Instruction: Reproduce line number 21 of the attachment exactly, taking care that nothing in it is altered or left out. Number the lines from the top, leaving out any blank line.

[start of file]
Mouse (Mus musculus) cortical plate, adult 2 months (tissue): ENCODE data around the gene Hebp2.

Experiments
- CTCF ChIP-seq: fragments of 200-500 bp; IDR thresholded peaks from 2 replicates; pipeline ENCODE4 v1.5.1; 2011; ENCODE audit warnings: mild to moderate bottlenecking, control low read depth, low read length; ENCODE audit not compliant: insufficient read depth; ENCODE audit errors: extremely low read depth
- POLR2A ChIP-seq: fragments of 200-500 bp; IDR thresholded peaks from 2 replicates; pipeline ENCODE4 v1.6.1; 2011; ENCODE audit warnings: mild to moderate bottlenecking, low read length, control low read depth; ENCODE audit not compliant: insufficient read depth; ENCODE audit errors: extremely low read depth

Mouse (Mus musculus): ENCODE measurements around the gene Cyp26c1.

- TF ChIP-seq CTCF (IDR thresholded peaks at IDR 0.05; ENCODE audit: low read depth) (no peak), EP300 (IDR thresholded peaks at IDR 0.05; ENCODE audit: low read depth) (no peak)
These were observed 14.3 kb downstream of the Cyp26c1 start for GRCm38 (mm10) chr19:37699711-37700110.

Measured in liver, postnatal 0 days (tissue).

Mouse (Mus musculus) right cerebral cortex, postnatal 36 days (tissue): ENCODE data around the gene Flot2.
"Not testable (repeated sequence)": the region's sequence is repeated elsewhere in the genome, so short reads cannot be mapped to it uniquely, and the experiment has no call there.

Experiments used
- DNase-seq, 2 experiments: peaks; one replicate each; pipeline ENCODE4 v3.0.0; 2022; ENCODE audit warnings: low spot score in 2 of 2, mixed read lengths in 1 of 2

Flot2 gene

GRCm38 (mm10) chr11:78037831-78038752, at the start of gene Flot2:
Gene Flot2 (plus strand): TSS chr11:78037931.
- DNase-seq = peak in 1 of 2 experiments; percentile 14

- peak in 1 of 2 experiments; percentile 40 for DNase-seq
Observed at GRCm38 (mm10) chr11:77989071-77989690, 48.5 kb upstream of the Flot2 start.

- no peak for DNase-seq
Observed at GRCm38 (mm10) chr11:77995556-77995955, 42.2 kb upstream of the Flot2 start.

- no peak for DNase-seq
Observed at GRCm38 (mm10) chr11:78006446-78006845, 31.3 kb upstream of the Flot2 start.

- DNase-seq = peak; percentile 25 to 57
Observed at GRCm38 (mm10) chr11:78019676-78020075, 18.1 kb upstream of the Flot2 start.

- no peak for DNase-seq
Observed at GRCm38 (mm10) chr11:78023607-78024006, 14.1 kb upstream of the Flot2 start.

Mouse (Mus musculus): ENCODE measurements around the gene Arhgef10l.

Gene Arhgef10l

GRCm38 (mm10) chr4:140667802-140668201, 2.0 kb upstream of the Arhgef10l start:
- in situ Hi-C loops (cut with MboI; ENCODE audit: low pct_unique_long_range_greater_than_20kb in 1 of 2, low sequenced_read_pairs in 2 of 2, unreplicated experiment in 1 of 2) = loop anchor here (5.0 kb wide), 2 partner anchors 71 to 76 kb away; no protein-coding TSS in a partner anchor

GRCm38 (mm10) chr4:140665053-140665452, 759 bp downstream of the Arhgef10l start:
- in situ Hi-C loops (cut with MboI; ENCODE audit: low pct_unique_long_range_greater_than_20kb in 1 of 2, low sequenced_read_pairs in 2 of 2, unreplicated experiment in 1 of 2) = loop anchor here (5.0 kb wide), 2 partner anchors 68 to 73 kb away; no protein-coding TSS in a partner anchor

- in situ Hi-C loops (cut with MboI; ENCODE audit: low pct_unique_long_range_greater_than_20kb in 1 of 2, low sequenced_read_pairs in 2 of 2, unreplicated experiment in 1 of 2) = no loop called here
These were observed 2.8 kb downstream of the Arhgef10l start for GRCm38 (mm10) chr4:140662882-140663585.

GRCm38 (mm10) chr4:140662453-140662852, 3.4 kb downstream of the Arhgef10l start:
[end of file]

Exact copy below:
- no peak for DNase-seq